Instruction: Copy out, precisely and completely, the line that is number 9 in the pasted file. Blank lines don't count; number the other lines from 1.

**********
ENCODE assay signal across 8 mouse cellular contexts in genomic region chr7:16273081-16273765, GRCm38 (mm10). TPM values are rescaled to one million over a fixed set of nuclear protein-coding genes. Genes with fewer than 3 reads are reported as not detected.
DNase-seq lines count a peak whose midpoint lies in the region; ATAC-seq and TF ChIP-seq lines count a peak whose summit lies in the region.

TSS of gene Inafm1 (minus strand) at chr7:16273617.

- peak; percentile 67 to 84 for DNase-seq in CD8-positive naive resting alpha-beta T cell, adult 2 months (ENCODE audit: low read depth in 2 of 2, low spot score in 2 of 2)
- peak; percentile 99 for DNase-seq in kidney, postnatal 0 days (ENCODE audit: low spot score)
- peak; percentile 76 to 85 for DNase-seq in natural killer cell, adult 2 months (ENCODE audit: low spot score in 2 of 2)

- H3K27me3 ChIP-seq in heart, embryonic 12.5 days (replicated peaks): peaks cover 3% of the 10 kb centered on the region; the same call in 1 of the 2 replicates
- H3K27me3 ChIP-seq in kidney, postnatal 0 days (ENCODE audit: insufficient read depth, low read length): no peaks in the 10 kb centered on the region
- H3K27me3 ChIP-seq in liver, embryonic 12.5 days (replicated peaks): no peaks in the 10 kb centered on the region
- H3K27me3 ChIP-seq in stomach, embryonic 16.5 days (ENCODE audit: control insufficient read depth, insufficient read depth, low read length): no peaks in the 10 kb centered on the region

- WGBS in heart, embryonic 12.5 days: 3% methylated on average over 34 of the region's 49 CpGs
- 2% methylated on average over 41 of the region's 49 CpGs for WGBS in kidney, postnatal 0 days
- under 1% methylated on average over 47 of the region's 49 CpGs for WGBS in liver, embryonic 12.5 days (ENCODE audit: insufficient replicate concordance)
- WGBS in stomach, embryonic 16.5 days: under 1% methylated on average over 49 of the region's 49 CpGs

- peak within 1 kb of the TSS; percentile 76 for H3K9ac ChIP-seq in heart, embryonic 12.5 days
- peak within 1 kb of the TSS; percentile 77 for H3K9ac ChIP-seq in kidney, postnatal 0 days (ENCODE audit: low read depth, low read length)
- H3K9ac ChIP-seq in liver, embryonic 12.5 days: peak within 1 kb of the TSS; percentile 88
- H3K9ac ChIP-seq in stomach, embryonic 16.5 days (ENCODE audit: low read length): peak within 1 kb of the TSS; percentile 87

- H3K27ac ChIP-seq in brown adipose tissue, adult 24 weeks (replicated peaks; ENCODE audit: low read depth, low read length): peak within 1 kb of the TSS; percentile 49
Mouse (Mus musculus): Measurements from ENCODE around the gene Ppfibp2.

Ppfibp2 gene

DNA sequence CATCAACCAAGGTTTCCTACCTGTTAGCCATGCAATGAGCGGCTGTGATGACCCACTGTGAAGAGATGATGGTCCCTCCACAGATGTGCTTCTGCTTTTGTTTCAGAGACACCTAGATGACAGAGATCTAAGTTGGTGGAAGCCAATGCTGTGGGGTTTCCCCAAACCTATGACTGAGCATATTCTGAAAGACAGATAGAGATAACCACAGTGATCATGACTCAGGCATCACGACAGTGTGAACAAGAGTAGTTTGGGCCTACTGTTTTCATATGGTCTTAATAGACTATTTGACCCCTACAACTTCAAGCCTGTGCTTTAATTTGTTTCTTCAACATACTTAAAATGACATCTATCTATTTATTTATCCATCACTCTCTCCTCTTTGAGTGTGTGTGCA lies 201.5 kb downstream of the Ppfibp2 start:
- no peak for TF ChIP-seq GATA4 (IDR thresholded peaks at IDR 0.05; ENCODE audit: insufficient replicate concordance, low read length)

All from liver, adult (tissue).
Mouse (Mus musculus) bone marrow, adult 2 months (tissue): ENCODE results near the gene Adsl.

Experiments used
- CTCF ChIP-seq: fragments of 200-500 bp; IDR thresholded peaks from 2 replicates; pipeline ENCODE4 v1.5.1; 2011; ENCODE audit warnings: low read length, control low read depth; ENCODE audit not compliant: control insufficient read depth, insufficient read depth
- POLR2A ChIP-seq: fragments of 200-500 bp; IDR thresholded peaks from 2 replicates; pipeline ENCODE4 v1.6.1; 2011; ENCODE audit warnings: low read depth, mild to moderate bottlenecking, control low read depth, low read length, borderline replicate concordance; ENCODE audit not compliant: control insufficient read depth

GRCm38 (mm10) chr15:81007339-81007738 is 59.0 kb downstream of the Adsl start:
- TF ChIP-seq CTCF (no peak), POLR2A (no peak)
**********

- H3K27me3 ChIP-seq in liver, embryonic 12.5 days (replicated peaks): no peaks in the 10 kb centered on the region